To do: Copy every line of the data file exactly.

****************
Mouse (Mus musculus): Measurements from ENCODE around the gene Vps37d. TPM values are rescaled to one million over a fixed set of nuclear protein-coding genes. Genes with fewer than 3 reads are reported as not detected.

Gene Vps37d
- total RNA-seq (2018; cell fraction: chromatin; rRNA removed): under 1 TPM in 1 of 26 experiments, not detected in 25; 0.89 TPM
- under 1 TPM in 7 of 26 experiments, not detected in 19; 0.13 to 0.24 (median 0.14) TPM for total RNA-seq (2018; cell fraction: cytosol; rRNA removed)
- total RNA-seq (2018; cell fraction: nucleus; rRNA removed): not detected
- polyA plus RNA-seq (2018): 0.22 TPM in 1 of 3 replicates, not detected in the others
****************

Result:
Mouse (Mus musculus): Measurements from ENCODE around the gene Vps37d. TPM values are rescaled to one million over a fixed set of nuclear protein-coding genes. Genes with fewer than 3 reads are reported as not detected.

Gene Vps37d
- total RNA-seq (2018; cell fraction: chromatin; rRNA removed): under 1 TPM in 1 of 26 experiments, not detected in 25; 0.89 TPM
- under 1 TPM in 7 of 26 experiments, not detected in 19; 0.13 to 0.24 (median 0.14) TPM for total RNA-seq (2018; cell fraction: cytosol; rRNA removed)
- total RNA-seq (2018; cell fraction: nucleus; rRNA removed): not detected
- polyA plus RNA-seq (2018): 0.22 TPM in 1 of 3 replicates, not detected in the others